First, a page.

So are you in, or are you out? If you’re not sure that you’re in, you can be sure that you’re out.
A year from now, what decision will you wish you made today?
I like this sermon. I like the idea of the spider being productive. It encouraged me. This is a great message for a person who is still in the game of doing. I think I will listen to it a second time.
Written By: Steve Pavlina
As we transition into the how-to aspect of passive income creation, let’s begin by having you set a goal for what you want to accomplish here.
Why are you reading this series? Is it just for entertainment’s sake? Do you hope to learn something that you might apply later? Or do you actually want to create at least one new stream of passive income this year?
Let me suggest a simple meta-goal for starters: By the time you’re done reading this post, set a clear goal for what you want to gain from this series.
Do not close your browser window or move on to something else until you’ve set a clear and specific passive income goal.
No feeble excuses. No vacillating. No “I think about it later” B.S. And please no lame ass “I want more money” vague answers.
Whatever excuse you come up with as to why you can’t set a clear goal right now, we both know it’s stupid, so let’s not even go there. Not setting a goal is a waste of time.
If your actual desire is to create a new stream of passive income, then let’s make sure your goal includes 3 aspects:
- how much money you want to earn per month from your next stream of passive income (specific dollar amount)
- how long you expect that stream to last (number of years)
- your deadline for receiving your first month’s income from that stream
This isn’t your ultimate goal we’re talking about here. It’s the goal for your first (or your next, if you’ve done this before) stream of passive income.
If you have something different in mind that doesn’t really fit the parameters above, then by all means set the goal you feel is best for you. At the end of the year, when other people are enjoying their new streams of passive income, you can see how your own goal worked out.
The idea is to set a goal that’s motivating but that’s also believable for you.
If you’re telling yourself that you can’t earn any passive income because it’s too much for you, then your imagination needs work. You could put $100 in a free savings account and earn a trickle of passive income each year for decades. So don’t be lazy here. Don’t let yourself off the hook. Set a goal.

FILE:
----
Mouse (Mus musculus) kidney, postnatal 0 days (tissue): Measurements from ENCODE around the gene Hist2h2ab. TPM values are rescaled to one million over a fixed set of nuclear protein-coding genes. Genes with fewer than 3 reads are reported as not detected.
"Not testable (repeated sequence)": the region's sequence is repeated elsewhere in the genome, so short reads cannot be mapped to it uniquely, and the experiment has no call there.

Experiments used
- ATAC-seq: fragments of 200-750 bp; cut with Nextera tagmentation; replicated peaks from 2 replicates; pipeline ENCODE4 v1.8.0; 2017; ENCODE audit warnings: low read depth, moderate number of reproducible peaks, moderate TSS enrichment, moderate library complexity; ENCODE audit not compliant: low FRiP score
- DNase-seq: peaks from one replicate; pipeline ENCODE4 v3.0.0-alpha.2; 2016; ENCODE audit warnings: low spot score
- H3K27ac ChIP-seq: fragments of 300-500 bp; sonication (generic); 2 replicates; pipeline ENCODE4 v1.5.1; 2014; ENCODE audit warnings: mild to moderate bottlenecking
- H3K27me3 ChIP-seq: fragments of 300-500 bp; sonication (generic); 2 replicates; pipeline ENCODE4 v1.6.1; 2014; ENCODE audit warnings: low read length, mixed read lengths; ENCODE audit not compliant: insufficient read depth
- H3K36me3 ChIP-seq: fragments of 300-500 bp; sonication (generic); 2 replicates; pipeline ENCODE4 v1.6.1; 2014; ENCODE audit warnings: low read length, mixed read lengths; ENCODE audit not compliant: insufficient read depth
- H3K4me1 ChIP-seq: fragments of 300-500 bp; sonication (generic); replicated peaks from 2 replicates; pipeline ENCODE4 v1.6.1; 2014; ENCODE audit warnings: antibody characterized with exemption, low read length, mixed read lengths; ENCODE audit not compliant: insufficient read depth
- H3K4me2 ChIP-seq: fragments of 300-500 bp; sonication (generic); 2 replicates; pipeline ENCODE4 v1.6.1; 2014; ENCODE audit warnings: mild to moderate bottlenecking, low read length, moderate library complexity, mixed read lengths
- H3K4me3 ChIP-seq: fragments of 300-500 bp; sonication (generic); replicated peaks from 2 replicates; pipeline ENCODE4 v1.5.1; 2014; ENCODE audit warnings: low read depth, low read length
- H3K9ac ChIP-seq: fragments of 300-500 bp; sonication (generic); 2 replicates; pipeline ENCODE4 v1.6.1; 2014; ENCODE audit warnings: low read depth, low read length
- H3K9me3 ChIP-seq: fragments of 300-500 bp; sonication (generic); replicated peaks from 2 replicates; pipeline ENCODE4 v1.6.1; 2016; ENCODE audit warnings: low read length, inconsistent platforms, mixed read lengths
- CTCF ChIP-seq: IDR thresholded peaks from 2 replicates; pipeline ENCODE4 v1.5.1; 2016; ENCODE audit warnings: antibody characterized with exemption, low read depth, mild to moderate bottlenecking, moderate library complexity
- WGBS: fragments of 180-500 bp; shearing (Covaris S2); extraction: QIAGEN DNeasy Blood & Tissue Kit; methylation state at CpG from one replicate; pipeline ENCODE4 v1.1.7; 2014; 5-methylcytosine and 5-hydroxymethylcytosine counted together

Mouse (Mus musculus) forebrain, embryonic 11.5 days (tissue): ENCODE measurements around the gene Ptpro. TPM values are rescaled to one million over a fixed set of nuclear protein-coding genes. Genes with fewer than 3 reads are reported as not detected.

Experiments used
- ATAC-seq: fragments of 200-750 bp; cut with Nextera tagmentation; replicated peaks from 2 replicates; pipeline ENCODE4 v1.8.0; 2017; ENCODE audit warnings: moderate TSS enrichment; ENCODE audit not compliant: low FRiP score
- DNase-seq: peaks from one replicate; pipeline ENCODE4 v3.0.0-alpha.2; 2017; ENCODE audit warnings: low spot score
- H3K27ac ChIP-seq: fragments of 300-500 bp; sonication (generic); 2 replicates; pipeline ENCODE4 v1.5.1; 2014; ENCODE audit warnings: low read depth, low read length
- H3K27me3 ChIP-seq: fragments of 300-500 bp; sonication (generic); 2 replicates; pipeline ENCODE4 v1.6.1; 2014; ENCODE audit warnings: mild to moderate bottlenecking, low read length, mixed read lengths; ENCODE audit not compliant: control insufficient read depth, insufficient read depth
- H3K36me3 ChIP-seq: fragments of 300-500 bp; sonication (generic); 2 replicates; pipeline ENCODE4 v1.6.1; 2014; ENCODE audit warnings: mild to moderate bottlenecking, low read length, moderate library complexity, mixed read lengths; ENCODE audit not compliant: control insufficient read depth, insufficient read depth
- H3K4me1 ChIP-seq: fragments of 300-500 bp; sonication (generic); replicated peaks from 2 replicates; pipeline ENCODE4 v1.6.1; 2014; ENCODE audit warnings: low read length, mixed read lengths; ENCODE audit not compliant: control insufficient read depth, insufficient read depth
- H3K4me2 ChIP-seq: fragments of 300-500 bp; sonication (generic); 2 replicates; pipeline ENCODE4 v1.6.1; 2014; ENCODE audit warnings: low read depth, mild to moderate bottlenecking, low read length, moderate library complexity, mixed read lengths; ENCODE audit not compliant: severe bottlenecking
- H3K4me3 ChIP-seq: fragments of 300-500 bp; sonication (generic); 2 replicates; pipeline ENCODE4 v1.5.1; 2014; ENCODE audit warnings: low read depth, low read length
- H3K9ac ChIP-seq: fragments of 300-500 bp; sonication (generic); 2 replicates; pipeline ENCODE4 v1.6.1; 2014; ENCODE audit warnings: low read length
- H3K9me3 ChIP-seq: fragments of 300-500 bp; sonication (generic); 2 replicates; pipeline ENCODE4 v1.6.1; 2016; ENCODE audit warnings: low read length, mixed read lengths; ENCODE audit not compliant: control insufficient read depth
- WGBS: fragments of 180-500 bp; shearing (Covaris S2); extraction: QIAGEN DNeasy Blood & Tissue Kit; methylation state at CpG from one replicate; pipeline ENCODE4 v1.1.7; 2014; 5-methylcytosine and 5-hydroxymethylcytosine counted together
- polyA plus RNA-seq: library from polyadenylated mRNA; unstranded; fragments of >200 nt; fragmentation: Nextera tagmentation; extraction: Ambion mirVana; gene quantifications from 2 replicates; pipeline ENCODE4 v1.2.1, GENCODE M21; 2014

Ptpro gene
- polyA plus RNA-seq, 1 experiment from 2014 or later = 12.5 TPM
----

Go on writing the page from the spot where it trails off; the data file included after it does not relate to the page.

Goal setting is a skill that takes practice. If you fumble this initially and set a goal that’s too big and unbelievable for you, you won’t achieve it. If you set an unrealistic deadline, you’ll blow the deadline. How do you know what’s realistic? You calibrate with practice, just like you learned to walk and talk.
I don’t expect your goal to be perfect. That isn’t the point. The goal is just the first step to get you moving forward and taking this seriously. And the ultimate goal is to get good at setting achieving your goals. This means you have to risk making mistakes in the beginning.
As the saying goes, There never was a winner who wasn’t at some point a beginner. So begin by setting a goal.
My First Passive Income Streams
Other than earning interest on my savings account, my first real experience with long-term passive income was when I wrote and self-published a computer game for MS-Windows. I think I released it in 1995. It was a simple side-scrolling shoot-em-up game. I did the programming and artwork for it myself (I wasn’t much of an artist though), and my girlfriend at the time did the music and helped out with the sound effects.
The game didn’t sell particularly well. I put it up on my website, by my website had virtually no traffic. I also uploaded it to a bunch of free download software sites. I had a free demo with a couple of levels, and then people would get more levels if they bought the full version. Initially most of my sales came from people finding the demo on a game download site, and the demo would refer them to my website to buy the game.
I opened a Post Office box and started receiving mail orders for the game. Later I got a merchant account, so I could take credit card orders. Then I started accepting online orders. Eventually I set things up so that orders could be processed and fulfilled automatically.
On average I earned about $75 per month from this game. I didn’t do much in terms of marketing, other than posting it on my website and submitting it to those download sites, which was a one-time effort. Once the game started selling, I moved on to other projects.
This was a Windows 3.1 game with a fixed 640×480 resolution. It was strictly 2D, so there were no fancy 3D graphics or anything like that.
A year after I released it, the game was still earning about $75 per month.
Five years after its release, it was still earning about the same.
Ten years after its release, it was still earning about the same.
I varied the price of the game over the years, testing $9.95, $14.95, and $19.95. It earned roughly the same amount of money regardless of the price. I could sell 10 copies for $10 each or 5 copies for $20 each.
The game was initially available on 3.5″ diskettes, then on CD-ROM. More than 90% of the customers bought the instant download version.